Police back skateboard confiscation

Having the ability to confiscate skateboards in the inner city would be ''extremely useful'', Dunedin police say.

City councillors seem set to recommend that the power to confiscate boards from people riding in prohibited areas in the central city be added to a reviewed skateboarding bylaw.

The proposed changes to the existing bylaw also include expanding the prohibited skating area to include footpaths at Queens Gardens, Albion Pl and on the retail side of George St between Frederick and Albany. 

The skateboarding bylaw hearings subcommittee of Crs David Benson-Pope (chairman), Kate Wilson and Neville Peat reconvened yesterday to hear from police and Age Concern about the extent of the actual problems with skateboarding in Dunedin's CBD.

The committee had asked for their feedback before advancing the review further.

An informal survey of members revealed no actual incidences of injury from skateboarding but, ''perhaps not unexpectedly'', unanimous condemnation of skateboarders, Niall Shepherd, of Age Concern, said.

The main concerns of members, who mainly used the George St and Octagon area, were near misses, the fear of being hit by a skateboarder and intimidation.

Central Dunedin community constable Michael Gasson told the subcommittee in the four months he had been in the job he had issued eight warnings to people riding skateboards in the prohibited area.

His predecessor had issued 30 fines for the same in the previous financial year, and told him the issue was not constant or massive, but was a problem on and off throughout the year.

No actual physical contact had been reported, although he had heard anecdotally of a lot of near misses.

He had not seen huge problems with skateboarders so far and it was not the biggest problem police faced in the area, but shopkeepers he had spoken to about it, particularly in Albion Pl, thought it was a huge problem and said skateboarders riding on the street were an everyday issue for them.

Having the ability to confiscate skateboards, as was proposed, would be helpful to police, because legally they could not fine people aged under 14 at all and because others simply never paid fines, so it was not a deterrent.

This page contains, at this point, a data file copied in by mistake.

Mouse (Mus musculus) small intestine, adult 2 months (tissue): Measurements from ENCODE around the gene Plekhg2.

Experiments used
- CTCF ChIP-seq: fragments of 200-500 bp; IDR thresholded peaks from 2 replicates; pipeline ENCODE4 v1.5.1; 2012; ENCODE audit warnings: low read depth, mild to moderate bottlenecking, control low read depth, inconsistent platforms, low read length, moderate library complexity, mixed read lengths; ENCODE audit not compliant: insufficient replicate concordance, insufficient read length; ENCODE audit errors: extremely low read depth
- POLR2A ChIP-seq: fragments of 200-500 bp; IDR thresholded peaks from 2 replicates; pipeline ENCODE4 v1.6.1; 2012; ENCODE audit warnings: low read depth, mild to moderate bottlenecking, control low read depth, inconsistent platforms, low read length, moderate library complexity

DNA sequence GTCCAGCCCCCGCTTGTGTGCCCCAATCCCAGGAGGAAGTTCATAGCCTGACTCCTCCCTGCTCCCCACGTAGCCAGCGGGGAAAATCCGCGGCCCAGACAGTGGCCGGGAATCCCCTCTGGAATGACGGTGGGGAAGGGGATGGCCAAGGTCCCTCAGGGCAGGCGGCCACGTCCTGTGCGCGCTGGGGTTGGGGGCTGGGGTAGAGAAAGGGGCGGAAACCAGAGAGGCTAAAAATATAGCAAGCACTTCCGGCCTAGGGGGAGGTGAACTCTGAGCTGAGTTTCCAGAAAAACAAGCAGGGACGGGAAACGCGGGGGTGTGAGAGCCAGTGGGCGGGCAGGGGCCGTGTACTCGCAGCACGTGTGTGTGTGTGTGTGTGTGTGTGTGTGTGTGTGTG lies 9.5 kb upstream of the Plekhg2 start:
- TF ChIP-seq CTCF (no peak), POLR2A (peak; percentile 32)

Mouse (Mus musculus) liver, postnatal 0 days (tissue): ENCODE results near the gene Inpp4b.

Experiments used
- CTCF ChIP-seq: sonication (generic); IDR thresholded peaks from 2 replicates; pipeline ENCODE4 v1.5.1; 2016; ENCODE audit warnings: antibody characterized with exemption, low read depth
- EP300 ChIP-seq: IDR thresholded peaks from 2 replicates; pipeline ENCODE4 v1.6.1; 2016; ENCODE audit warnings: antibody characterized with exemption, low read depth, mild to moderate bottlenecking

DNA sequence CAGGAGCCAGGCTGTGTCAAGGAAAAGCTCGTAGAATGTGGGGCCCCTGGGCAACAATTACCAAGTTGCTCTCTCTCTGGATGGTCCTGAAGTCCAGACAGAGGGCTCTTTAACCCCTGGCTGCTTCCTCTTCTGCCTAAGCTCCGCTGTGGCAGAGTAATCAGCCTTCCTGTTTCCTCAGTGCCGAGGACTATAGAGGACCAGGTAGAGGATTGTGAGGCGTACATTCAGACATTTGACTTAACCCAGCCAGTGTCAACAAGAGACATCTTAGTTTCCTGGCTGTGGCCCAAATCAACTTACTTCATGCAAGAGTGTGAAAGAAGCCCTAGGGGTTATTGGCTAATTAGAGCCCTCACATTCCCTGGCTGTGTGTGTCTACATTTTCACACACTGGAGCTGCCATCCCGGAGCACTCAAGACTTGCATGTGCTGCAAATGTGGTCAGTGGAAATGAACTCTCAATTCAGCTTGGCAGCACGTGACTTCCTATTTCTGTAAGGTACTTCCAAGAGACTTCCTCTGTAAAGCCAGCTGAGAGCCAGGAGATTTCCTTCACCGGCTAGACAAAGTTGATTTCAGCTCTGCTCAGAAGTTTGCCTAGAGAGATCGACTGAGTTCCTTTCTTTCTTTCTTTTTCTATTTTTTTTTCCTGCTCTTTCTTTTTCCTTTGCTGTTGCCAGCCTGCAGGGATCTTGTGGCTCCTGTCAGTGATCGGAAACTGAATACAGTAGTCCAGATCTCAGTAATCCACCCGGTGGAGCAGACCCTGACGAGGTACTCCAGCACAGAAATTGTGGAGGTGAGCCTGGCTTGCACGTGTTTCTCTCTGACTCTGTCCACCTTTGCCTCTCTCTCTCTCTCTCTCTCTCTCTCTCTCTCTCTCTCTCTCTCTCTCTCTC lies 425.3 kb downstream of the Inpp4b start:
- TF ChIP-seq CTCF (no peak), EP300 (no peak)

He believed if people had their boards taken away groups might move on from problem locations.

Cr Wilson said she was concerned about discouraging commuter use of skateboards as a legitimate form of active transport, especially among younger children, and asked how he saw that working with the prohibition.

People could just pick up their boards and walk through prohibited areas, Const Gasson said.

Asked about mobility scooters causing problems, he had not noticed the same issue, perhaps because they moved at the same speed as pedestrians.

Cr Benson-Pope said having the police and Age Concern information made him more comfortable about the proposed changes, and he felt the proposed bylaw should proceed as it was because it would add a useful tool to the enforcers' ''quiver''.

Cr Wilson still wondered if the bylaw was the most fair the subcommittee could come up with, and had some concerns about mobility scooters, although she was advised by staff those concerns could be addressed in a proposed use of public places policy.

She would prefer a 10kmh speed limit for skateboarders in the CBD, Cr Wilson said, but Cr Benson-Pope said that would be ''totally impractical'' and unnecessarily complex.

Cr Peat agreed.

The subcommittee adjourned again for some technical and formatting details to be resolved before signing off on the changes for approval by the full council.



No skateboarding

• The area within Moray Pl, including the Octagon and Library Plaza.

• George St, from Frederick St to Moray Pl, Stuart St, from and including the Railway Station and Anzac Square, to Moray Pl.

• Princes St, from Water St to Moray Pl.

• Queens Gardens, including Cenotaph and nearby garden areas.

• Wickliffe Square (Exchange area).

• St Clair Esplanade.

• Dunedin Botanic Garden.

Source: DCC


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